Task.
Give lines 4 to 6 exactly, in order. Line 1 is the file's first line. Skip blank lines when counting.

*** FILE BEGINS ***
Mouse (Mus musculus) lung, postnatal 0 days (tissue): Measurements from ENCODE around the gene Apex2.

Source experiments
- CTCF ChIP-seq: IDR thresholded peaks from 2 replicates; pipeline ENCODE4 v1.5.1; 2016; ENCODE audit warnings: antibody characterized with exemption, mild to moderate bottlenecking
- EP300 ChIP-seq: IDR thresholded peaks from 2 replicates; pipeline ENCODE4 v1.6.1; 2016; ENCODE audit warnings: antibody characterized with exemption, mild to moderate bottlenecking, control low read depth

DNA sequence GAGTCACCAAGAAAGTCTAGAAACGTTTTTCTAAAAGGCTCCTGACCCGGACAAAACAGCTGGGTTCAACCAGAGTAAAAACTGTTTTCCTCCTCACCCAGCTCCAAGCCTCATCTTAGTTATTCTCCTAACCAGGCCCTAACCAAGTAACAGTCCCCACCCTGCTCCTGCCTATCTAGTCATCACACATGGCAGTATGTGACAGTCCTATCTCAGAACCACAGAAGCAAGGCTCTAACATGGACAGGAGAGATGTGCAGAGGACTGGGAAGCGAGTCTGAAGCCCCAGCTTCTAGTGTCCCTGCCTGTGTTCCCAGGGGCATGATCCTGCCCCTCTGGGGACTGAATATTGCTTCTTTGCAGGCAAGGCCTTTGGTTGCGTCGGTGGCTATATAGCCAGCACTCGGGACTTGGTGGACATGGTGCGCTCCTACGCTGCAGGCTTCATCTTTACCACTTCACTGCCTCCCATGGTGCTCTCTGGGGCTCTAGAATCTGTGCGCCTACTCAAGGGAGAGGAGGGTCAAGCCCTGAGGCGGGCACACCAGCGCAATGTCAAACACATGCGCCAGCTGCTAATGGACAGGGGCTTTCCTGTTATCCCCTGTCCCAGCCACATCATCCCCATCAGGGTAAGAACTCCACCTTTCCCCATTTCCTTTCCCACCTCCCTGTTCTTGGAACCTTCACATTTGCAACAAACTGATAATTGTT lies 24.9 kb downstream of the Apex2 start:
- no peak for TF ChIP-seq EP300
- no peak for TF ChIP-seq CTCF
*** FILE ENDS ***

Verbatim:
- EP300 ChIP-seq: IDR thresholded peaks from 2 replicates; pipeline ENCODE4 v1.6.1; 2016; ENCODE audit warnings: antibody characterized with exemption, mild to moderate bottlenecking, control low read depth

DNA sequence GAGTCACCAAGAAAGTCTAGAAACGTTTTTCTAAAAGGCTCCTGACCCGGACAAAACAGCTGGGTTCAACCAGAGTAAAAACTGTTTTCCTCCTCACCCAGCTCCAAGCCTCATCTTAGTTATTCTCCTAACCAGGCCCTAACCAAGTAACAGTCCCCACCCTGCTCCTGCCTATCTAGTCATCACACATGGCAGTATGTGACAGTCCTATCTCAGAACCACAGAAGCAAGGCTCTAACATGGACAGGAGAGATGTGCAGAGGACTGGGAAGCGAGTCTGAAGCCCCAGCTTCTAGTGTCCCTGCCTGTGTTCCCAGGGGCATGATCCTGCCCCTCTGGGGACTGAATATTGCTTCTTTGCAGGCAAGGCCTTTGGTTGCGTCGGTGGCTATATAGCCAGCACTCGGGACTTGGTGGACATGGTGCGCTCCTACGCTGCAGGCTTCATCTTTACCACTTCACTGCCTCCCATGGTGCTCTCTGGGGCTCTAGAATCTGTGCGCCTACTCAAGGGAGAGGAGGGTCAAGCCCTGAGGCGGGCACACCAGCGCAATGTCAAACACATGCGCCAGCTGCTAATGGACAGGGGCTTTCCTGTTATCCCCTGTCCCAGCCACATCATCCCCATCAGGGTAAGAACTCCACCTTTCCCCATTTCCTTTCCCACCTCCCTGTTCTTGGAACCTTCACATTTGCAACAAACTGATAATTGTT lies 24.9 kb downstream of the Apex2 start:
- no peak for TF ChIP-seq EP300